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View Sample Pages : New Braunfels Herald Zeitung, May 14, 2005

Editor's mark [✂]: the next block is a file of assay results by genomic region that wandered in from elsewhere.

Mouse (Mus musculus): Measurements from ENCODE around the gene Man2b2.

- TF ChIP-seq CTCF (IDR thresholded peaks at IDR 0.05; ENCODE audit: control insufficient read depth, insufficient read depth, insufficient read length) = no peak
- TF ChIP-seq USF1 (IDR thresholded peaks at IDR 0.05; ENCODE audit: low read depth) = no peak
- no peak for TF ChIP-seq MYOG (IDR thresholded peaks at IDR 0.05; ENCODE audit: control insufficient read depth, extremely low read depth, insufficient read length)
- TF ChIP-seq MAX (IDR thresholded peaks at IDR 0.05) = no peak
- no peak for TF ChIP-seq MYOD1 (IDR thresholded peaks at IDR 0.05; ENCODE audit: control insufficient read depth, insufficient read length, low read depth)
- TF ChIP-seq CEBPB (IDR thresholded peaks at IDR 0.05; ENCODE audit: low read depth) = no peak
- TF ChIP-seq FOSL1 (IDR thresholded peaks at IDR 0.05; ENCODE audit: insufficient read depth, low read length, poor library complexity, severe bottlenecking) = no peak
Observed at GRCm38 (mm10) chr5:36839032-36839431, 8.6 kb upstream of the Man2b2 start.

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New Braunfels Herald Zeitung (Newspaper) - May 14, 2005, New Braunfels, Texas SOLiT HU EST' MIC ROPUl^L ISHEkS 2627 I VANDELL DK   I pft50 TX 79903 SATURDAY, MAY 14,2005    r"    ii    u ra paso is    mui lllilllllilliliill II nil ill ZsEITUNG SPORTS ONE DOWN The Smithson Valley softball team opens a second-round playoff series with an easy win. Page 5A COURTHOUSE I Serving New Braunfels and Comal County since 1852. ALMOST PONE I DEAR ABBY 3B I CLASSIFIEDS 4B I COMICS 2B I CROSSWORD 2B I FORUM 4A I OBITUARIES 3A I SPORTS 5A I TV GRIDS 3B The Comal County commissioners award contract to architect to oversee courthouse restoration. Page 2A -M I** Vol. 154, No. 152 16 pages, 2 sections 500 00001 Cloudy High Low 88 62 Details .... 1B nnnnniNational Guard armory on BRAC hit list By Scott Mahon Staff Writer New Braunfels’ Army National Guard Armory, which is home to the 4th Battalion, 133rd Field Artillery unit, is on the Defense Department’s list of military bases and installations recommended for closing. Friday, the Defense Department released its list of base realignment and closure (BRAC) that Defense Secretary Donald Rumsfeld projected would save $48 billion over the next 20 years. Included on the list were seven Army National Guard Reserve centers, including the National Guard armory in New Braunfels. A spokesman for the Texas Army National Guard said Friday officials were still reviewing the supporting information included with the BRAC list. “The information on the list was incomplete, so we’re trying to interpret what it means,” said Col. John Stanford, public affairs officer for the Texas Army National Guard in Austin. “There are about 1,400 pages of supporting documentation that we’re trying to sort through.” Stanford said the armory in New Braunfels was not classified as a reserve center. “A reserve center and armory are two different things,” he said, "so it was confusing.” Stanford said the local armory has three to four fulltime staff members who oversee about IOO guardsmen who train once a month at the facility. “In Texas, there are approximately 16,500 Army National Guard soldiers and 3,200 Air National Guardsmen,” he said. “About 4,500 of those have been deployed to the Middle East.” The potential economic impact from BRAC closures and realignments would be greater for San Antonio, where there are four military installations and two hospitals that employ 72,000 military and civilian people and pump $5.5 billion a year into the San Antonio area economy. Under the proposed realignments, Randolph Air Force Base could lose 182 jobs, See BRAC Page 3A Police looking for suspect in armed robbery By Ron Maloney Staff Writer A popular Mexican restaurant was robbed at gunpoint late Thursday as the owner left the facility with the night’s receipts. New Braunfels police detective Scott Renken said the owner of El Nopalito, located in the I IOO block of I xxip 337, was uninjured in the attack, which took place at about IO p.m. Police responding to a robbery report found the owner had just locked up the restaurant and was leaving by the back door when he was confronted by a man with a rifle. T he suspect demanded the bank deposit bag and ordered the victim to lie on the ground. According to the police report, he then took some jewelry and the keys to the owner’s 2005 Dodge 2500 pickup cmd fled in the vehicle. See SUSPECT Page 3A Austin City Limits museum exhibit opens in Gruene By Leigh Jones Staff Writer GRUENE—An amazing lineup of musical talent has walked across the Austin City Limits stage in the last 30 years. Ray Charles, Roy Orbison and Lyle I/)vett are just a few of the artists who have stood behind tile famous Texas microphone since Willie Nelson performed the show’s PBS debut in 1974. Today, the magic of Studio 6A comes to Gruene when the New Braunfels Museum of Art and Music opens its newest exiiibit — “Austin City Limits: Making Music — Making I listory.” Tile multimedia, interactive experience was the brainchild of museum curators Charlie Gallagher and Craig Millis. As ACL approached its 30th anniversary, See MUSEUM Page 2A RIDING THE WAVES Schlitterbahn turns water park into science lesson By Leigh Jones Staff Writer Rachael Muschalek looked like a professional surfer Friday as she shot out of Schlitterbahn’s Boogie Bahn starting gate and fought the surging wave to stay afloat as long as possible. Although she might not have been able to hear them, her friends Kalie Mosis, ll, Landon Barker, 12, and Emma Deleon, 12, cheered her on with all their might. Muschalek’s ride did not last very long, despite the assistance of science. The OakRun Sixth Grade Center 12-year-old was one of2,600 middle schoolers who descended on Schlitterbahn for Aqua I .ah, a day dedicated to learning the scientific and mathematical equations behind the park’s most technical rides. Using curriculum provided by Schlitterbahn, the students studied hydrology and mechanics and came armed with a list of questions to answer. Why is the Black Knight black and how did it gel that way? Is one slide on the ride faster than the other? I low much water pours through the Boogie Balm every minute? “The idea is to focus on fun in science and math,” said Schlitterbahn Communications Director Sherrie Brammell. “The activities Ballroom dance club brings back big band memories Landon Barker, 12, tries to stay afloat at Schlitterbahn's Boogie Bahn during Aqua Lab Friday. Below, Shianne Deason takes a break while floating at the waterpark. are designed to make them think about how the rides work.” While Muschalek and the rest of the OakRun student body ran from ride to ride enjoying their day out of the classroom, Principal Bob Rodriguez and his staff held down the picnic tables beside the Squirt ’n Sliden children’s pool. Rodriguez said the outing was more than just a fun adventure. “This day provides a great connection to classroom instruction,” he said. “The students have been working on this material for about two weeks now. They’re really fired up about it.” See AQUA Page 8A By Leigh Jones Staff Writer Mary Schmoldt scoffs at claims by today’s young people they have nothing to do after dark on a small town Saturday night. All Schmoldt and her friends needed for entertainment in the late 1940s and early 1950s was an empty parking lot and a car radio. “We would go to the park and circle our cars with the headlights pointing in,” she said. “They would tune the radios to the same station, and we would dance.” Today, Schmoldt dances almost as much as she did as a young woman, but the quality of the venue has improved. Accompanied by the soft sounds of a live “big band” orchestra, Schmoldt and her husband, Harold, spend special Saturday nights gliding around the New Braunfels Civic Center. The Schmoldts are one of about 30 couples who make up the Top Hat Dance Club, New Braunfels’ newest ballroom dancing group. “It’s great that we can still do this now,” Schmoldt said. “Our generation just loves to ballroom dance.” The club, named for a famous old Atlanta hot spot, holds dances every other month. The events are elegant affairs, with men in tuxedos and women in glittering ballgowns. Marie Moore makes her own dresses, a skill she learned as a young woman growing up in Georgia. *1 knew if I wanted to have nice clothes, I would have to make them myself,” she said, laughing. Moore, like Schmoldt, learned to dance as a teenager, spinning around the dance studio where her brother gave lessons. “Dancing gives me a good, happy feeling,” she said. “Plus, it’s good exercise.” Club members, which held their See DANCE Page 3A DAVID INGRAM/Herald--Zeitung TheTexas National Guard Armory in New Braunfels is on the Defense Department's BRAC list to be closed. Wine party The Wine and Saengerfest celebration will provide hours of fun for everyone. ! ;